6. Physicians and other providers, with training, gave strong support to the use of the 4P’s Plus as a screening instrument. The reasons the instrument gained this high level of approval were:
a. Physicians appreciated the fact that they were not being asked to question the woman about illicit drug use, only alcohol and tobacco use prior to pregnancy. As shown in our previous research, the level of denial of illicit drug use was so high, questions about illicit drugs did not provide usable information for the primary care physician.
b. The 4P’s Plus© is efficient, requires little training, and is easily interpreted.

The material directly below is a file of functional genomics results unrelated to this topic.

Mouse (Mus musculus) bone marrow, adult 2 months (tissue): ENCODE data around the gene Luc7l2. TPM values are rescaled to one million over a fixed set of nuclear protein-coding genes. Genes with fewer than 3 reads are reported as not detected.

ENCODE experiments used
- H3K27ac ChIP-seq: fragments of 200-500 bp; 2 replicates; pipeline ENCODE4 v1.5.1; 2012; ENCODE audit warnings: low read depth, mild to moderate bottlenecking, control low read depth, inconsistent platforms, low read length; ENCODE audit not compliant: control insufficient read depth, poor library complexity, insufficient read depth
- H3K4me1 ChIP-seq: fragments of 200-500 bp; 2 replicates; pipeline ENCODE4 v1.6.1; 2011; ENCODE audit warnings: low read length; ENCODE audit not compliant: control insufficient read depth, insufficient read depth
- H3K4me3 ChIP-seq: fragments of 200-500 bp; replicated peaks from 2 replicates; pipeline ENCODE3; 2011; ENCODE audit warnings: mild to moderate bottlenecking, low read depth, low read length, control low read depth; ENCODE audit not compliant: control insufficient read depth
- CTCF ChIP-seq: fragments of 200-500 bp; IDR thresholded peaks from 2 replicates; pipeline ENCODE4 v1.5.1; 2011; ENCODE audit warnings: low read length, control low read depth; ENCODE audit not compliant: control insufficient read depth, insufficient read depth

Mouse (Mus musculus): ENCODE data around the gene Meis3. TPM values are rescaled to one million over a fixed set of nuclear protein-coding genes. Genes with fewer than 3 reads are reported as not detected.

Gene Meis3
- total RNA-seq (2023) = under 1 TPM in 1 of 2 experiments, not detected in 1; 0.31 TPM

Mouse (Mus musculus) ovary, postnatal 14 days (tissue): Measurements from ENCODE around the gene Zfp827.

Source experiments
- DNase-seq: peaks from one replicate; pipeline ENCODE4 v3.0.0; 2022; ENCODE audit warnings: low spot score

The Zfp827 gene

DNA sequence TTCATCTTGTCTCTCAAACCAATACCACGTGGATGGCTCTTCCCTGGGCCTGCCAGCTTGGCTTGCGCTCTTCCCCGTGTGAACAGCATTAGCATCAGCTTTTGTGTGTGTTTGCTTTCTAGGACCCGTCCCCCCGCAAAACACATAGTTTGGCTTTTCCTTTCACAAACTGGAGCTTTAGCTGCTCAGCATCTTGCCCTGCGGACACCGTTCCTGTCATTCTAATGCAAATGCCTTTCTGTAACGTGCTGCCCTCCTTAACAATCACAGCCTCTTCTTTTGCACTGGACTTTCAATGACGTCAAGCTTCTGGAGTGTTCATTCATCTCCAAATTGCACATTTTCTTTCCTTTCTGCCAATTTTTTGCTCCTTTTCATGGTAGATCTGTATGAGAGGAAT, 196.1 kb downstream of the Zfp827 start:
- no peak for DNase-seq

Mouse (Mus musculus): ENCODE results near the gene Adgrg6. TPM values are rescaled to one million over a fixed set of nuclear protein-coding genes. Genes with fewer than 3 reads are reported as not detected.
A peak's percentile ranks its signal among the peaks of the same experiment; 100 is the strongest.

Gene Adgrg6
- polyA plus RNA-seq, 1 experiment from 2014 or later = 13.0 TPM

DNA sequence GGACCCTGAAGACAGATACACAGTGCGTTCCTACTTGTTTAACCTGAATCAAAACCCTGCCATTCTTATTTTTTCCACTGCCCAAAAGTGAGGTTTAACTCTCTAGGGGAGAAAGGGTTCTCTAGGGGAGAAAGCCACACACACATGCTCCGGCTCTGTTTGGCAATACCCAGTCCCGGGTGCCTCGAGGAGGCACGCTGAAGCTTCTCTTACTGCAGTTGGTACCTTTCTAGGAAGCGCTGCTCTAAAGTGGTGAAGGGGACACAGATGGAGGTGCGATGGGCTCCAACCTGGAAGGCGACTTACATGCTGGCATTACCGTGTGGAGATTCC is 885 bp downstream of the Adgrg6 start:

c. Providers more readily accepted screening responsibility if the procedures could be integrated into routine prenatal care and had a logical flow within the clinical interview of the pregnant woman. The screening easily flows from the family history, and, since the latter inquiries about past and present substance use are the more potentially threatening questions, they are less likely to elicit defensiveness or denial on the part of the patient if less personal questions are asked first.a